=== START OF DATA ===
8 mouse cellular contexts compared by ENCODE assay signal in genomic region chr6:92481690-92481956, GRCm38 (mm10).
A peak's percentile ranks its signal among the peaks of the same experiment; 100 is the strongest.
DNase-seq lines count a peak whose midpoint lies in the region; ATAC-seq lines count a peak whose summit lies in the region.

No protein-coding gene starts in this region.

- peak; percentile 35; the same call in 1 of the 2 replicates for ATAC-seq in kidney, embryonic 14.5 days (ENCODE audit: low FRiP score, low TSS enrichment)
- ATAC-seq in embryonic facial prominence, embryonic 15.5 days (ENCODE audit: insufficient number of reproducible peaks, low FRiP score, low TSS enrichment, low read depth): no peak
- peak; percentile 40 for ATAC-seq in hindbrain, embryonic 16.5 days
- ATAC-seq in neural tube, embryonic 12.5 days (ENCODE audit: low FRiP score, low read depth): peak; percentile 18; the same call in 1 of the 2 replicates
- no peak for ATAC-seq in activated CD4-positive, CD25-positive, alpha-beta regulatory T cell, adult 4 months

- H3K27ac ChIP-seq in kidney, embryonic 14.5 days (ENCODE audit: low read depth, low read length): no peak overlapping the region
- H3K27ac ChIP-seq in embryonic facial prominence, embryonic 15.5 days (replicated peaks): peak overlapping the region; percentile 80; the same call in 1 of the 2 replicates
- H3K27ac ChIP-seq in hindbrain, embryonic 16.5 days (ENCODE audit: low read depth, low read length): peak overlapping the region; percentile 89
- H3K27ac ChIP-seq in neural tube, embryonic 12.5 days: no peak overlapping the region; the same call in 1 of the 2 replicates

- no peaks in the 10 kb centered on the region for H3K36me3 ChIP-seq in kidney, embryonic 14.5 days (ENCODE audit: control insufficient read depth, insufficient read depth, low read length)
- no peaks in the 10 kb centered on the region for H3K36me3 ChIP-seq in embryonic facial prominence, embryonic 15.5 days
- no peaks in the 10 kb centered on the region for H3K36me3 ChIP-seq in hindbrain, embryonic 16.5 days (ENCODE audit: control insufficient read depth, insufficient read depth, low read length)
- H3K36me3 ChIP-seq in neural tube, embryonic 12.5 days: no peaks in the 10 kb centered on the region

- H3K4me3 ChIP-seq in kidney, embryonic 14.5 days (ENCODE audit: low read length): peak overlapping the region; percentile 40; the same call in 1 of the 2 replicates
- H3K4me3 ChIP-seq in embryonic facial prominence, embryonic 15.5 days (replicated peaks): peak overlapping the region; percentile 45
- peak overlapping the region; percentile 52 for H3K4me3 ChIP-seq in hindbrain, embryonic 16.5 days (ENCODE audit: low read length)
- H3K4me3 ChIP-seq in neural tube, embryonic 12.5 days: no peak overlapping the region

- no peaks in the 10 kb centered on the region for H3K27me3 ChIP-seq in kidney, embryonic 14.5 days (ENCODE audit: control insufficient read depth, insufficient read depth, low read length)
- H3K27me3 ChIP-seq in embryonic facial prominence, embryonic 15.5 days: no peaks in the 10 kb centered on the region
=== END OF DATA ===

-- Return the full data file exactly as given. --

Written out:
8 mouse cellular contexts compared by ENCODE assay signal in genomic region chr6:92481690-92481956, GRCm38 (mm10).
A peak's percentile ranks its signal among the peaks of the same experiment; 100 is the strongest.
DNase-seq lines count a peak whose midpoint lies in the region; ATAC-seq lines count a peak whose summit lies in the region.

No protein-coding gene starts in this region.

- peak; percentile 35; the same call in 1 of the 2 replicates for ATAC-seq in kidney, embryonic 14.5 days (ENCODE audit: low FRiP score, low TSS enrichment)
- ATAC-seq in embryonic facial prominence, embryonic 15.5 days (ENCODE audit: insufficient number of reproducible peaks, low FRiP score, low TSS enrichment, low read depth): no peak
- peak; percentile 40 for ATAC-seq in hindbrain, embryonic 16.5 days
- ATAC-seq in neural tube, embryonic 12.5 days (ENCODE audit: low FRiP score, low read depth): peak; percentile 18; the same call in 1 of the 2 replicates
- no peak for ATAC-seq in activated CD4-positive, CD25-positive, alpha-beta regulatory T cell, adult 4 months

- H3K27ac ChIP-seq in kidney, embryonic 14.5 days (ENCODE audit: low read depth, low read length): no peak overlapping the region
- H3K27ac ChIP-seq in embryonic facial prominence, embryonic 15.5 days (replicated peaks): peak overlapping the region; percentile 80; the same call in 1 of the 2 replicates
- H3K27ac ChIP-seq in hindbrain, embryonic 16.5 days (ENCODE audit: low read depth, low read length): peak overlapping the region; percentile 89
- H3K27ac ChIP-seq in neural tube, embryonic 12.5 days: no peak overlapping the region; the same call in 1 of the 2 replicates

- no peaks in the 10 kb centered on the region for H3K36me3 ChIP-seq in kidney, embryonic 14.5 days (ENCODE audit: control insufficient read depth, insufficient read depth, low read length)
- no peaks in the 10 kb centered on the region for H3K36me3 ChIP-seq in embryonic facial prominence, embryonic 15.5 days
- no peaks in the 10 kb centered on the region for H3K36me3 ChIP-seq in hindbrain, embryonic 16.5 days (ENCODE audit: control insufficient read depth, insufficient read depth, low read length)
- H3K36me3 ChIP-seq in neural tube, embryonic 12.5 days: no peaks in the 10 kb centered on the region

- H3K4me3 ChIP-seq in kidney, embryonic 14.5 days (ENCODE audit: low read length): peak overlapping the region; percentile 40; the same call in 1 of the 2 replicates
- H3K4me3 ChIP-seq in embryonic facial prominence, embryonic 15.5 days (replicated peaks): peak overlapping the region; percentile 45
- peak overlapping the region; percentile 52 for H3K4me3 ChIP-seq in hindbrain, embryonic 16.5 days (ENCODE audit: low read length)
- H3K4me3 ChIP-seq in neural tube, embryonic 12.5 days: no peak overlapping the region

- no peaks in the 10 kb centered on the region for H3K27me3 ChIP-seq in kidney, embryonic 14.5 days (ENCODE audit: control insufficient read depth, insufficient read depth, low read length)
- H3K27me3 ChIP-seq in embryonic facial prominence, embryonic 15.5 days: no peaks in the 10 kb centered on the region